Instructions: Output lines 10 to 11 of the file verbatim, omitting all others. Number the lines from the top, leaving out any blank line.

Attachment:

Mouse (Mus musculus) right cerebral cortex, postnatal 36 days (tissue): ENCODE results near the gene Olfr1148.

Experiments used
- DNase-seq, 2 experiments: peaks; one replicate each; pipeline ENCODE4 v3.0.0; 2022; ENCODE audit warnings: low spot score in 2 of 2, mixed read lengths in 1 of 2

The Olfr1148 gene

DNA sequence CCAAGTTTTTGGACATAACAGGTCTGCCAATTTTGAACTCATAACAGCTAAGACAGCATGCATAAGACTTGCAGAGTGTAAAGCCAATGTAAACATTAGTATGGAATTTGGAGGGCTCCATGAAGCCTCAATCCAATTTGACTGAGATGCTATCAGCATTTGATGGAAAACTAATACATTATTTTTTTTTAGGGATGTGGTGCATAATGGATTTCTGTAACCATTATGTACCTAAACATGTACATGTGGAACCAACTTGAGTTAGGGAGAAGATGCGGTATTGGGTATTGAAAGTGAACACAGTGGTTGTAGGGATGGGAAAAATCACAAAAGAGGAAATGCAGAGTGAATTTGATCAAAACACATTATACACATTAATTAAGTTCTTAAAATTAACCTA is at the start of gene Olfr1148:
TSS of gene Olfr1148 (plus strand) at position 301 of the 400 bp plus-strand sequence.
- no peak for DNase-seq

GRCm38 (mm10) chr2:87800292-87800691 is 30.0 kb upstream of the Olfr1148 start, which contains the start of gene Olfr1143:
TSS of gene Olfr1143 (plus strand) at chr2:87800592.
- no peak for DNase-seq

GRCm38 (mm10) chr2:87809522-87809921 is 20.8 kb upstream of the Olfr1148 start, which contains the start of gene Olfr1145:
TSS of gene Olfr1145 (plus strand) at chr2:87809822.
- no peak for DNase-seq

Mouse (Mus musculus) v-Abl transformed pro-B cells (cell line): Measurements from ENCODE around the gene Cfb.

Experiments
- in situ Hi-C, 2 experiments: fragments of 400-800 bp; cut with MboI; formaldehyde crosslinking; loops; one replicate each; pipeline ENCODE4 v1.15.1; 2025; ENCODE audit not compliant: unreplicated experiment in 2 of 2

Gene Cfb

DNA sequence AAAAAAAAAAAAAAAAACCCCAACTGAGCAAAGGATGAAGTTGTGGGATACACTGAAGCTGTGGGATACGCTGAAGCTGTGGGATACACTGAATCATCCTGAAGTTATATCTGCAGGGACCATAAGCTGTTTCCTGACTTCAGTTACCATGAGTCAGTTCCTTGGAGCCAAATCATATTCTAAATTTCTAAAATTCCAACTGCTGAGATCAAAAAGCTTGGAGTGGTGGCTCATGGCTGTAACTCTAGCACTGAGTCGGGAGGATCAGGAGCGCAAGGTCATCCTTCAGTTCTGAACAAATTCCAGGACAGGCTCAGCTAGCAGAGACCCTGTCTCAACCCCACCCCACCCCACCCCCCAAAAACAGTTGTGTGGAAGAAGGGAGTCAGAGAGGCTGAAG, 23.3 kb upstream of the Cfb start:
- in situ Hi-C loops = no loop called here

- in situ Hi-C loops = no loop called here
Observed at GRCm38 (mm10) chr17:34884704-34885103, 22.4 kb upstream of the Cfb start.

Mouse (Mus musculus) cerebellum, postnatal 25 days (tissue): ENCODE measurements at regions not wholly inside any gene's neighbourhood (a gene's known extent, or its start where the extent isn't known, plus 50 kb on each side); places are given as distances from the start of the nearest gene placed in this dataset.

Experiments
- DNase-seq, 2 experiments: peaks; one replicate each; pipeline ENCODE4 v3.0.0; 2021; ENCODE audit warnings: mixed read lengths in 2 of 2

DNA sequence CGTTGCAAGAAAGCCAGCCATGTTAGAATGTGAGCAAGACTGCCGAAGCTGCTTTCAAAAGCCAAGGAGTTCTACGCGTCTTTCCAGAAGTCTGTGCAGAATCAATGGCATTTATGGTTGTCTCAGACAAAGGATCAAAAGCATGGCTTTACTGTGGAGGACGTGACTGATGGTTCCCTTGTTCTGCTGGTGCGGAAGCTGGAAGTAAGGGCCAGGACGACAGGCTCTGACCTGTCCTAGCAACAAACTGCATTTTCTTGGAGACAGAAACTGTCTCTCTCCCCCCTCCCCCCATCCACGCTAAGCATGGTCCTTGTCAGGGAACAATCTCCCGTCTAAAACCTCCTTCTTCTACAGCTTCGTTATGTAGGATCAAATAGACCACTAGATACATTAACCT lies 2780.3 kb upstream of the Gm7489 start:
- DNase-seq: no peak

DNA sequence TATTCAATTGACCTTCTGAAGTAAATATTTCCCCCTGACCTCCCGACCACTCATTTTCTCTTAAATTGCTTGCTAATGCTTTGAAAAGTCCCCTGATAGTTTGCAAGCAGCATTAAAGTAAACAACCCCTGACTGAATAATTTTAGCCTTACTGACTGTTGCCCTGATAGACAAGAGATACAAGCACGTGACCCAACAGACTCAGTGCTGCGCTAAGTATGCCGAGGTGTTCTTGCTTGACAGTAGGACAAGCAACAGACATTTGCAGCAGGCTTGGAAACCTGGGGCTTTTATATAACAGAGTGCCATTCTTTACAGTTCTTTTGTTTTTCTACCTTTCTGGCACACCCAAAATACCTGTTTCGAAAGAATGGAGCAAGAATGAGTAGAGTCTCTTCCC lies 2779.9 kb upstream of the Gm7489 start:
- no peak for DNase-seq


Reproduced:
- no peak for DNase-seq

GRCm38 (mm10) chr2:87809522-87809921 is 20.8 kb upstream of the Olfr1148 start, which contains the start of gene Olfr1145: